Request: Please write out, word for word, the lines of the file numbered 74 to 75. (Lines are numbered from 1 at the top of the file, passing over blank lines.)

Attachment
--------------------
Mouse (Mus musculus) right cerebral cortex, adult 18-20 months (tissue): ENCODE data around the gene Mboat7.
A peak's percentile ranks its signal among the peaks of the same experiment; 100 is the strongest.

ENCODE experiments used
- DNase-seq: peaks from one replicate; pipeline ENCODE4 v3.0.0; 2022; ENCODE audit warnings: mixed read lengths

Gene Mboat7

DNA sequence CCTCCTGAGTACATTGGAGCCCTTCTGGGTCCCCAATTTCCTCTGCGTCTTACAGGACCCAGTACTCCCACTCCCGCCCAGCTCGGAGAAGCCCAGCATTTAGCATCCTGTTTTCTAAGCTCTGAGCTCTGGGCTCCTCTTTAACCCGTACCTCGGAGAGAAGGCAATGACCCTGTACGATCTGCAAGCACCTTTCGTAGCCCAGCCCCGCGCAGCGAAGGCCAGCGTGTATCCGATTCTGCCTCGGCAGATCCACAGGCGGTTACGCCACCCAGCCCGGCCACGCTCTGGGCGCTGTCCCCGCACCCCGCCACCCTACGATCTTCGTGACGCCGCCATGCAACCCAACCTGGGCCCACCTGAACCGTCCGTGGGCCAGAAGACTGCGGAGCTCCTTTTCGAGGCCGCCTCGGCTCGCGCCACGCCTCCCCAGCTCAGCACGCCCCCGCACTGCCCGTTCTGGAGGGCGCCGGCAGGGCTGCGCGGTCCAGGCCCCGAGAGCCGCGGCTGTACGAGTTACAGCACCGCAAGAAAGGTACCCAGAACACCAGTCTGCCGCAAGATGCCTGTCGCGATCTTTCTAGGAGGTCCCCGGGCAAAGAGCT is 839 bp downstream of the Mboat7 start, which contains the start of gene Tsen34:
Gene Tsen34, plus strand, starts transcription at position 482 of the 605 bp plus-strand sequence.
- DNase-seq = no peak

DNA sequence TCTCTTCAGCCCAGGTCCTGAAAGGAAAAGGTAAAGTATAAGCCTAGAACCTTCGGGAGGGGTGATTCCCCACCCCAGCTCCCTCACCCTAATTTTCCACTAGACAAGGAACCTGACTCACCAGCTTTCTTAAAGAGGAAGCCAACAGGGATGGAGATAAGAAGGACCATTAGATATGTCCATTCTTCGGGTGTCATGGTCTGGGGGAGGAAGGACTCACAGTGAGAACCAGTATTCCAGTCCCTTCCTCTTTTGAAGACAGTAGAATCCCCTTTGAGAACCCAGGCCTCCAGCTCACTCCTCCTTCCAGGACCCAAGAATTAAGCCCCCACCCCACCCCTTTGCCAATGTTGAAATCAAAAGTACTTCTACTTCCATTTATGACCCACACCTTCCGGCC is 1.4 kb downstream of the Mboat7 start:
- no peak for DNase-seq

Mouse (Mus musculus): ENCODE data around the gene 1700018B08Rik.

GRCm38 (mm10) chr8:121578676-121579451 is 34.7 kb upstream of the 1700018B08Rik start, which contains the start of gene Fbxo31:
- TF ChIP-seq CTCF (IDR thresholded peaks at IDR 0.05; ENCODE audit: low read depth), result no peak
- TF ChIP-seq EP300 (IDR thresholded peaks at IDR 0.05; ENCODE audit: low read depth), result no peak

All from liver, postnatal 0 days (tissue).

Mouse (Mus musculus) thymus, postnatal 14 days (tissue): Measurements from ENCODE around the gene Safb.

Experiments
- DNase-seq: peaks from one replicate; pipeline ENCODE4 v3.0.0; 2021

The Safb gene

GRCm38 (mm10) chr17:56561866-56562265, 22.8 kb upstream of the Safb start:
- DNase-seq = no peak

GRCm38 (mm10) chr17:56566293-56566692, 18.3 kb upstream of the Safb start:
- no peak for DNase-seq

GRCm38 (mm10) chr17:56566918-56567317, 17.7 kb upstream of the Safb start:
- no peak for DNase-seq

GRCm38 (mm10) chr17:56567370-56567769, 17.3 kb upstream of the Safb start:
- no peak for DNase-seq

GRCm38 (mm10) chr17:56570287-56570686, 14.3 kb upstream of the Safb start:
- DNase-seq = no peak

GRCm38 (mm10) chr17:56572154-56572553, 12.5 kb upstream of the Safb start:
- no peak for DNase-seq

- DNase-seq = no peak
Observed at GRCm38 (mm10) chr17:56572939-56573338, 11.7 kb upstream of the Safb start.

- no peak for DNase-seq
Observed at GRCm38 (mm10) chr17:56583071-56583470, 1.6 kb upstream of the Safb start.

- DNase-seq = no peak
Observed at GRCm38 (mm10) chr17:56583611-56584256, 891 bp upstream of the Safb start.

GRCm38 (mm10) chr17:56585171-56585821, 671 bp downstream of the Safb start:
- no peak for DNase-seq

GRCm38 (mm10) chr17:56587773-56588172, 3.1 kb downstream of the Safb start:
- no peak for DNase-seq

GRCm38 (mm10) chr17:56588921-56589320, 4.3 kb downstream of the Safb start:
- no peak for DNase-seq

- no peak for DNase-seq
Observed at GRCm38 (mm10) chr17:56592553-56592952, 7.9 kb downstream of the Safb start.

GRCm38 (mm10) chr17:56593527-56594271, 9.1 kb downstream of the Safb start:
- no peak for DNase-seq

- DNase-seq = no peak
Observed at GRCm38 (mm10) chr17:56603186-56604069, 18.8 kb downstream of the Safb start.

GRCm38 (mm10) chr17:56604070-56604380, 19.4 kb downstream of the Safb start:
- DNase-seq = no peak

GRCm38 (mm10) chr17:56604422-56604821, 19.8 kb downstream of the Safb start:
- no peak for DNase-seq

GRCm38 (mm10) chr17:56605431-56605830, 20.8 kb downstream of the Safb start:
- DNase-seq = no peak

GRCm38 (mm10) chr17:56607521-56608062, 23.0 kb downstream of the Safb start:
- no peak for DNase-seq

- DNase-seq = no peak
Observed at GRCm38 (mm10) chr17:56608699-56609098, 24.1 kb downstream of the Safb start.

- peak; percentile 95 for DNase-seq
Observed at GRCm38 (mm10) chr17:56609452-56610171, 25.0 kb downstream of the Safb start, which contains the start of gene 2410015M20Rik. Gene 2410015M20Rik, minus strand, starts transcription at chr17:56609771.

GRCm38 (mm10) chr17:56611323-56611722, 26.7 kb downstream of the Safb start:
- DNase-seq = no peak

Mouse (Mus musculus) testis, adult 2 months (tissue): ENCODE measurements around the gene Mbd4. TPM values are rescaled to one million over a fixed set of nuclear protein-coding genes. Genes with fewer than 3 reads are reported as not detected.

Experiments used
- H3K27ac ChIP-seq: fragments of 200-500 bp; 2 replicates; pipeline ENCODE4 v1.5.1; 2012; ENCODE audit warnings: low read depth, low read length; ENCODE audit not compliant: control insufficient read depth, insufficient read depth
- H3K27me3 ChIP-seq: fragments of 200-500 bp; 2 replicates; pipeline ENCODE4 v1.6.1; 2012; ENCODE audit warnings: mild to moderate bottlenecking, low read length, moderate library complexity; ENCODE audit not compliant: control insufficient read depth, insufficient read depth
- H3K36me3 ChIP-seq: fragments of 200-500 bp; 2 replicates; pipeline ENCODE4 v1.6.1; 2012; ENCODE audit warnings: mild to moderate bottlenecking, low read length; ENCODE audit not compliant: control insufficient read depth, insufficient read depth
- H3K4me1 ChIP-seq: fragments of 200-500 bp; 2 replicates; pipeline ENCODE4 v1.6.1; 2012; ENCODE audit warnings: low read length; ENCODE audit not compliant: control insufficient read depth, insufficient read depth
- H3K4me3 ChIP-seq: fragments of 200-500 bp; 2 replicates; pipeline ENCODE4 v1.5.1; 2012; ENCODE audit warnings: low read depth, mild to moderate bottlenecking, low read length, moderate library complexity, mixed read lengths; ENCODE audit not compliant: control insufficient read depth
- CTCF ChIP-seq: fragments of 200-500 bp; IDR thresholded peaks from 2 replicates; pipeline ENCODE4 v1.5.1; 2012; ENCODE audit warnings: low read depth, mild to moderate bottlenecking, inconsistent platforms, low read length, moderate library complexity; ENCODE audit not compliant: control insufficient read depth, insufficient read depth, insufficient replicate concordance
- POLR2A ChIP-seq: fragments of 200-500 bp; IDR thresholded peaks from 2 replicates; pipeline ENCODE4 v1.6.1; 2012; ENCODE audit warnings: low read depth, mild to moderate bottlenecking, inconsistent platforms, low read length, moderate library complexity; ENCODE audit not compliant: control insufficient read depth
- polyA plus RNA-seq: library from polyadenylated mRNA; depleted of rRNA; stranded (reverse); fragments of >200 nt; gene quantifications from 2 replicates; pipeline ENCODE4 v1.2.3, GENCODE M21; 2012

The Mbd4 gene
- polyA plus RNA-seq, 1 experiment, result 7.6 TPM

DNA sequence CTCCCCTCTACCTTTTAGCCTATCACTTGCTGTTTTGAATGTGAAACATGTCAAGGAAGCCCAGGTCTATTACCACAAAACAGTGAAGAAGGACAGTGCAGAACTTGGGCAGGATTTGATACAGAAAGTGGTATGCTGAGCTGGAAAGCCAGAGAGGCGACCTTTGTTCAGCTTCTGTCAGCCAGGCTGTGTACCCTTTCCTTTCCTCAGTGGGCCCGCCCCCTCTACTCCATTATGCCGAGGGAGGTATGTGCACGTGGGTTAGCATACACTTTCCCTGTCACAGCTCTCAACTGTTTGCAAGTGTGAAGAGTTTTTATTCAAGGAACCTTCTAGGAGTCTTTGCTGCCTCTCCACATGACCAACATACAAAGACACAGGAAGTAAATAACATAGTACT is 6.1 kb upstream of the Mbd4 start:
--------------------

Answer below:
The Mbd4 gene
- polyA plus RNA-seq, 1 experiment, result 7.6 TPM